Change of signal strength of  two counteracting stretch sensors and the average signal depending on stretch

If one is mainly interested in amplitude of the signal, two counteracting sensors can be used in a way to maximize the output at the cost of linearity. The fact that signal A is more sensitive below 137.5% and signal B is more sensitive above 137.5% can be taking advantage of by simply creating a threshold value for assigning which sensors readings will be used. One could also use a soft threshold, starting out by using 100% of sensor A’s signal and then gradually adding sensor B’s signal while decreasing sensor A’s contribution to the final signal. If there is little stretch, one would rely mainly on sensor A, while with strong stretch sensor B would be the dominant. This takes advantage of the most sensitive data-range of both sensors.

Noise Reduction

Using two discreet signals and taking the average can also be beneficial in reducing the noise level of the signal. However the noise does not necessarily cancel out, which requires for additional noise reduction measures. One way of achieving this is simply averaging over time, one could for example wait till 10 readings have accumulated. Each outputted value from then on is the average of its 10 predecessors. This method however has the drawback that there is a noticeable time delay and that the response is sluggish.
            The time delay and the sluggish response can be reduced be dynamic averaging, for example by using an algorithm which outputs the average of the last 5 outputs together with the newest 5 inputs. This dynamic averaging could be considered as a very crude low pass filtering method. A low pass filter does exactly what it says: It allows low frequencies to pass, while blocking high frequency signals. Here are algorithm of two variants of a low pass filter which have proven useful:

float alpha = 0.8;
float rawSignal = sensorInput;
float oldCeanSignal;
float cleanSignal;

void loop()
oldCleanSignal = cleanSignal;
cleanSignal = alpha * oldRawSignal + (1 - alpha) * rawSignal;

(Rumour has it, that this is what apple uses for cleaning up the output of the gyros in its iPhones etc.)
float alpha = 0.35;
float rawSignal = sensorInput;
float oldCleanSignal;
float cleanSignal;

void loop()
oldRawSignal = cleanSignal;
cleanSignal = oldCleanSignal + (alpha * (rawSignal - oldCleanSignal));

(I got this code snippet from Jeff Rowberg who is creating another awesome input tool)

Alpha is a value which decides upon how strong the filter should work on the signal, it has slightly different functions in both algorithms. sensorInput is the voltage reading of the stretch sensor. rawSignal is a variables for storing these voltage readings and cleanSignal is the filtered signal. oldCleanSignal is a variable for storing the cleanSignal of the last iteration.

Artifact Reduction.

As can be seen in figure 12 the release of the stretch sensors signal is very slow and only reaches zero after an extended period of time. Therefore the output at zero stretch (sensor stretched to 100%) can change over time. This effect is reduced because the opposing sensor at 175% stretch has a constent output, however it is only reduced by a factor of 0.5, in other words it still represents a major problem.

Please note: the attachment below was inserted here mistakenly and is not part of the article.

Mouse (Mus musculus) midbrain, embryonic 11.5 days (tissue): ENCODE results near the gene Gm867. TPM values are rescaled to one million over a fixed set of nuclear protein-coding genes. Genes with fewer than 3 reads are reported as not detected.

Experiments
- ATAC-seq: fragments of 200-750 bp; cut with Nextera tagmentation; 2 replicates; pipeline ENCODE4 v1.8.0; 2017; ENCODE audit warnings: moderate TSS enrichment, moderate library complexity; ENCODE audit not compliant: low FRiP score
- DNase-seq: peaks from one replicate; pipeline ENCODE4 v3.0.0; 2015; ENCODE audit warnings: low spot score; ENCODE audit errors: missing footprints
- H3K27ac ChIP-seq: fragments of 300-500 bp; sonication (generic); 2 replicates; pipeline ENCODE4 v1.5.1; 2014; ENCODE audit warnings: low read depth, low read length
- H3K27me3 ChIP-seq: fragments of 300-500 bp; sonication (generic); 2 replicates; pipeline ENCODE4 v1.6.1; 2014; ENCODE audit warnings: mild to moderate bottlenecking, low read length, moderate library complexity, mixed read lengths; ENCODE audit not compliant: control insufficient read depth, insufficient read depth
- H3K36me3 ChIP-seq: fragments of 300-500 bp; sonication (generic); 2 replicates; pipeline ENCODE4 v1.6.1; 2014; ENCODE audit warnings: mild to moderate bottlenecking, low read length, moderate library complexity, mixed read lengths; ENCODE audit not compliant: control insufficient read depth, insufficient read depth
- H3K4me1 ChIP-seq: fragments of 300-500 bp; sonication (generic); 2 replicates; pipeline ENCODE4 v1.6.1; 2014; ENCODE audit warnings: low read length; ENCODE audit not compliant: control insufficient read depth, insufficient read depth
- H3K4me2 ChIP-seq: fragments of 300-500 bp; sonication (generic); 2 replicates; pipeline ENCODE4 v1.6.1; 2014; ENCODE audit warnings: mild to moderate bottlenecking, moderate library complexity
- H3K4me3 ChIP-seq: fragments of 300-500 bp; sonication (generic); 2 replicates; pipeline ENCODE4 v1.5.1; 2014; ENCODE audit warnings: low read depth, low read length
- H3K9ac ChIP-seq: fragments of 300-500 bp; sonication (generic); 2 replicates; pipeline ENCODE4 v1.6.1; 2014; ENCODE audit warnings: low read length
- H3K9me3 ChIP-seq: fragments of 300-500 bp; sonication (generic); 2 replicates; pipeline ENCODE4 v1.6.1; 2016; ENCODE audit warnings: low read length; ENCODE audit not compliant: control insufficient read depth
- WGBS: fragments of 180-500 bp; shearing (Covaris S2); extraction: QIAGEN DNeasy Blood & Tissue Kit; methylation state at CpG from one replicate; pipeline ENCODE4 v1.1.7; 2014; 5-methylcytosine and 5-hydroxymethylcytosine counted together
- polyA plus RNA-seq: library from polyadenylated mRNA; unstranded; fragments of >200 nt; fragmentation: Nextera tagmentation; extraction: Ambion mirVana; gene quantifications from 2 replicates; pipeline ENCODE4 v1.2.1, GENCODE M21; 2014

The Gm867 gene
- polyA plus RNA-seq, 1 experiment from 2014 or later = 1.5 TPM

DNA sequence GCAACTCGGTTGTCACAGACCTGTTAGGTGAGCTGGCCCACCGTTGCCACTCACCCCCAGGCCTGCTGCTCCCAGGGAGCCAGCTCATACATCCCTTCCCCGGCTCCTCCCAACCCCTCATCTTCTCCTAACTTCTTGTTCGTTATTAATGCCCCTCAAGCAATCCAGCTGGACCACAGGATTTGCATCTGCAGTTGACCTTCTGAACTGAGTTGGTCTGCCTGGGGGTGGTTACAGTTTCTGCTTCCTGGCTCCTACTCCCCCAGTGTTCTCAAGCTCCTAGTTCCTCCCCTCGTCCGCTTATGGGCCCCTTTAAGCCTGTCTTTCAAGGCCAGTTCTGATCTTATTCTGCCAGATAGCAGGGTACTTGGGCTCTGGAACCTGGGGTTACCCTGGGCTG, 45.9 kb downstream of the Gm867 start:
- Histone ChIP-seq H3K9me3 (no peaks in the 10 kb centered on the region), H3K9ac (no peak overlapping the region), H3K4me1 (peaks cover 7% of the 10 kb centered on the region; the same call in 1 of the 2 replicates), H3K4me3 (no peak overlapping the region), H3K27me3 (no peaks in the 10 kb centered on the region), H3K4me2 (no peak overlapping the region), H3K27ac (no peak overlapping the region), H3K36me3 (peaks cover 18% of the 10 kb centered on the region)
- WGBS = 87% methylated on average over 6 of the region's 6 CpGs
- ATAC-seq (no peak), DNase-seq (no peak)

This problem can be solved by regular auto-calibrations. The measured voltage needs to be scaled to a sensible output (ideally to degrees which correspond with the actual degrees of movement.) During this process the program can constantly update maximum and minimum output values, thus allowing for a signal minimum and maximum which is not fixed. To avoid glitches in this autocalibration (such as a spike changing the maximum to something unnaturally high, thus distorting the scale) it may make sense to periodically reset the minimum and maximum output to its average value. A possible algorithm for doing this in Processing can be found below

//calibrating & converting to correct values
   //setting maximas (RAW values are the input signal, HIGH and LOW values are //maximas and minimas used to outocalibrate

    if (wristRotateARAW > wristRotateAHIGH){
      wristRotateAHIGH = wristRotateARAW;
    if (wristRotateBRAW > wristRotateBHIGH){
      wristRotateBHIGH = wristRotateBRAW;
    if (elbowAngleRAW > elbowAngleHIGH){
      elbowAngleHIGH = elbowAngleRAW;
    //setting minimas
    if (wristRotateARAW < wristRotateALOW){
      wristRotateALOW = wristRotateARAW;
    if (wristRotateBRAW < wristRotateBLOW){
      wristRotateBLOW = wristRotateBRAW;
    if (elbowAngleRAW < elbowAngleLOW){
      elbowAngleLOW = elbowAngleRAW;
// remapping to degrees
    wristRotateA = map(x, wristRotateALOW, wristRotateAHIGH, 0, 180);
    wristRotateB = map(y, wristRotateBLOW, wristRotateBHIGH, 0, 180);
    elbowAngle   = map(z, elbowAngleLOW, elbowAngleHIGH, 0, 180);

//creating compound variables
    wristRotate = (950 - wristRotateA +  wristRotateB )/ 2;

//reset scaling at mouseclick (this could also be done automatically at descreet time //intervalls, but then one would have to be more carefull with the values you assign //then I am in this peace of code. I still need to work on this.

if (mousePressed == true) {
   wristRotateALOW = 10000;        // minimum measured value
   wristRotateBLOW = 10000;        // minimum measured value
   elbowAngleLOW = 10000;          // minimum measured value

   wristRotateAHIGH = -10000;       // maximum measured value
   wristRotateBHIGH = -10000;       // maximum measured value
   elbowAngleHIGH = -10000;         // maximum measured value;


 Anyway - thats it for now. I'll upload my full (preliminary) report soon-ish